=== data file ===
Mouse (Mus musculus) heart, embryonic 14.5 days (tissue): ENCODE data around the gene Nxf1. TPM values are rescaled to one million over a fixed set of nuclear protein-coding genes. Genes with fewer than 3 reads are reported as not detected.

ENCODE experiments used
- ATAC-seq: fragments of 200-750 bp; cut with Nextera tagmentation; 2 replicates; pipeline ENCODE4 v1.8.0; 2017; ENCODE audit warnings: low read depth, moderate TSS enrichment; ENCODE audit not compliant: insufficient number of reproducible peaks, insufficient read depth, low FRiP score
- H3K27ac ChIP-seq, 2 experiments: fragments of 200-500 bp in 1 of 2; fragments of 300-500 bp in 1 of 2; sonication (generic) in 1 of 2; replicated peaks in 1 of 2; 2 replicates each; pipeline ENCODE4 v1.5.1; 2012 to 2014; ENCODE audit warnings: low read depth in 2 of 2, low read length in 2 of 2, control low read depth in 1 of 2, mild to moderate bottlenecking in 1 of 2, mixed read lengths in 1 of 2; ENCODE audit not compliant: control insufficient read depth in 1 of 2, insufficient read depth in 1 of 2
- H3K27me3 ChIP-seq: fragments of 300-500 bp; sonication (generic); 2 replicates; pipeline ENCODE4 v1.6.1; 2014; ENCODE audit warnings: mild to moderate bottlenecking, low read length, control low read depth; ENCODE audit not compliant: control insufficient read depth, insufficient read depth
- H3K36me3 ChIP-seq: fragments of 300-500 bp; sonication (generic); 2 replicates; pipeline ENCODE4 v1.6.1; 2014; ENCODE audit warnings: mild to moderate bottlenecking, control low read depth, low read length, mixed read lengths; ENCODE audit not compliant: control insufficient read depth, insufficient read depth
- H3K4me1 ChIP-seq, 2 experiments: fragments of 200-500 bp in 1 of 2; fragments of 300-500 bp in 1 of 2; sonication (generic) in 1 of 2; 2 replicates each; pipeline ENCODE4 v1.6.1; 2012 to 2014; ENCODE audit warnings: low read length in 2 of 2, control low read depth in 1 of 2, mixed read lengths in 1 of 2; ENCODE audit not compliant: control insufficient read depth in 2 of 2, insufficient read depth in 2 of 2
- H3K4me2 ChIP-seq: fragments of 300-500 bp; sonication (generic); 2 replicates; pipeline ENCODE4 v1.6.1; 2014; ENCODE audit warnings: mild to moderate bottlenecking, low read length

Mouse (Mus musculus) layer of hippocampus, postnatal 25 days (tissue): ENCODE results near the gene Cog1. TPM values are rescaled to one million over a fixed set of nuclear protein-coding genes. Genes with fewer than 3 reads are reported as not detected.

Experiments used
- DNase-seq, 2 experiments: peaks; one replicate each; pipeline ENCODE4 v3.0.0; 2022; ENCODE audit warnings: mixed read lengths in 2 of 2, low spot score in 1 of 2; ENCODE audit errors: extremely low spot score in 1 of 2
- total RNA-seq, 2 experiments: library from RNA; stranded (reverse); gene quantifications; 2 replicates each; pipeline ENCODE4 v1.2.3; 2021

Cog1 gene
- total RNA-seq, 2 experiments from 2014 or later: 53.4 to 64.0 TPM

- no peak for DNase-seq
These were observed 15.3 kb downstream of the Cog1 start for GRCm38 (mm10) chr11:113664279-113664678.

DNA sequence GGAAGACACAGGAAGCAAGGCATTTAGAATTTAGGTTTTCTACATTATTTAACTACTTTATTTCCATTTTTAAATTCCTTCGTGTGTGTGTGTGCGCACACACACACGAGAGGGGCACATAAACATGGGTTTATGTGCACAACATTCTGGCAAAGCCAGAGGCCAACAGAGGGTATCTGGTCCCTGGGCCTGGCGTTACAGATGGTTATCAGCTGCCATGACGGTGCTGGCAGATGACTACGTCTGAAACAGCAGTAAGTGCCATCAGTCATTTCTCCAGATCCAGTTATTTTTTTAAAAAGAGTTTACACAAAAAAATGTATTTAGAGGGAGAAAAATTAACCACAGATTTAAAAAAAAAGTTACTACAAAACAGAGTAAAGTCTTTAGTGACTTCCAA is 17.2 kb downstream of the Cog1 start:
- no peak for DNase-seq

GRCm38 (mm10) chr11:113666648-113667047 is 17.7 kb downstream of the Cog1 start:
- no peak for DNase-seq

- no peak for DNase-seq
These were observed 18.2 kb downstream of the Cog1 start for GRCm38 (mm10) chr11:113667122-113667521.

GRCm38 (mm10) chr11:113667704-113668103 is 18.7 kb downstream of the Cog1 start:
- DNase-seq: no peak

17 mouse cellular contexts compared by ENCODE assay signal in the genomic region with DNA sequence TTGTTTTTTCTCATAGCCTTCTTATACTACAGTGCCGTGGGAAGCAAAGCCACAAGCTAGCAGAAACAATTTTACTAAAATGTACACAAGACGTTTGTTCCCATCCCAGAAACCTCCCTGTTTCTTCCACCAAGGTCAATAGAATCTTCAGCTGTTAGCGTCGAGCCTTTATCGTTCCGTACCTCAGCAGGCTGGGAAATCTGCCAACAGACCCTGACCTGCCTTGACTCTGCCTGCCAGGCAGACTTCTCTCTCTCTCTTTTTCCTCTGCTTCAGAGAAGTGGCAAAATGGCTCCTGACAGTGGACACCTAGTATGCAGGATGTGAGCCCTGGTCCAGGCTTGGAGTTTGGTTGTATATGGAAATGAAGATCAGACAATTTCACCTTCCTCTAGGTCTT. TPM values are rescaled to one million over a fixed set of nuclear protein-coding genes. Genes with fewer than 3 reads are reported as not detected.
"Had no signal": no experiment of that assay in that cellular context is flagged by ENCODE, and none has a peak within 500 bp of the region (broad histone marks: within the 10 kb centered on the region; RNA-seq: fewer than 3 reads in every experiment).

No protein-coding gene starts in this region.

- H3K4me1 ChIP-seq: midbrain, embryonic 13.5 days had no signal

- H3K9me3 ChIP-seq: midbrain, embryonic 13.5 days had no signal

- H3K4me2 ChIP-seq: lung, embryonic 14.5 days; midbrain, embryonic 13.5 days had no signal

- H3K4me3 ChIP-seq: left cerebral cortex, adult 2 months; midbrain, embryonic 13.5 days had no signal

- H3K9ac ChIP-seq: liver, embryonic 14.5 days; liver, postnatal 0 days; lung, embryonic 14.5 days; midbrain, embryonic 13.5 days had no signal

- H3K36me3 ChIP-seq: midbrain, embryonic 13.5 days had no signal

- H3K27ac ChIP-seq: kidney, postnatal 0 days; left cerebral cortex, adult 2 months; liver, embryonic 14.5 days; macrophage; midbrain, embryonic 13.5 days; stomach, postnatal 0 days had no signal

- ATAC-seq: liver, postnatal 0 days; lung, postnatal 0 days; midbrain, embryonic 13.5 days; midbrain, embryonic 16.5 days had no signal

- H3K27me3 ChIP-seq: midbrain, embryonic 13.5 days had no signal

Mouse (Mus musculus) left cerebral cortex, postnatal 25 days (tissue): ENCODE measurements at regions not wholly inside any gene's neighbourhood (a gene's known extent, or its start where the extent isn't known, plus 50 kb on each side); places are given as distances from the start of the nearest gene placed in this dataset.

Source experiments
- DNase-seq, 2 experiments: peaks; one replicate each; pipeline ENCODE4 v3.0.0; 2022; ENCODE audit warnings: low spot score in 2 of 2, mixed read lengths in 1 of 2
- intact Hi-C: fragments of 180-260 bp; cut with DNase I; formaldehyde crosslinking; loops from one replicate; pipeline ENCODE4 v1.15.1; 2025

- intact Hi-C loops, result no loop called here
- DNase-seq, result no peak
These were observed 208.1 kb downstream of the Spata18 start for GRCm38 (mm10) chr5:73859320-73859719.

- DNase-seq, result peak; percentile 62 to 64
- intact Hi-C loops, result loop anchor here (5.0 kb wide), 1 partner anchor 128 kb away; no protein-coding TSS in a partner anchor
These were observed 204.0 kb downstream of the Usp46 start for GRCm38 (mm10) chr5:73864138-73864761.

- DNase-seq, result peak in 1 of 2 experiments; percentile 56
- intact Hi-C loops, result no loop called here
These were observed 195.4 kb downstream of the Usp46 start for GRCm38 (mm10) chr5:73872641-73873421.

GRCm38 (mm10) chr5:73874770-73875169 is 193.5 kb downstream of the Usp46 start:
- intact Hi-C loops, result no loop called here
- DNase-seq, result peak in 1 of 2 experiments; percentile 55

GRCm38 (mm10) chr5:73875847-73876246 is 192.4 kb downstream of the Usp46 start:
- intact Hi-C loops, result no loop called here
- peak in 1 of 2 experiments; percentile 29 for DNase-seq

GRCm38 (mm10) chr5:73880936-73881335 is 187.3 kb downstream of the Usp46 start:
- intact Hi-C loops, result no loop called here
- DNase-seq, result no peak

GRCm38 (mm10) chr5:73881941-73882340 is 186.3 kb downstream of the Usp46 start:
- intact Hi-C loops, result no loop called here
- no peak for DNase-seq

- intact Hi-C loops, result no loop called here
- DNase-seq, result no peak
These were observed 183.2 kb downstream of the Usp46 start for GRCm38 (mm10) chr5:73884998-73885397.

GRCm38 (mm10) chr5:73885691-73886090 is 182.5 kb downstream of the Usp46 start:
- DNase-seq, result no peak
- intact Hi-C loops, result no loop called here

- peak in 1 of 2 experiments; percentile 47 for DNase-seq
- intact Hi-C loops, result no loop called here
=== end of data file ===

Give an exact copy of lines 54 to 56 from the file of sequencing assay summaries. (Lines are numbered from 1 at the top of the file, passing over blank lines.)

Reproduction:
- intact Hi-C loops, result no loop called here
- peak in 1 of 2 experiments; percentile 29 for DNase-seq

GRCm38 (mm10) chr5:73880936-73881335 is 187.3 kb downstream of the Usp46 start: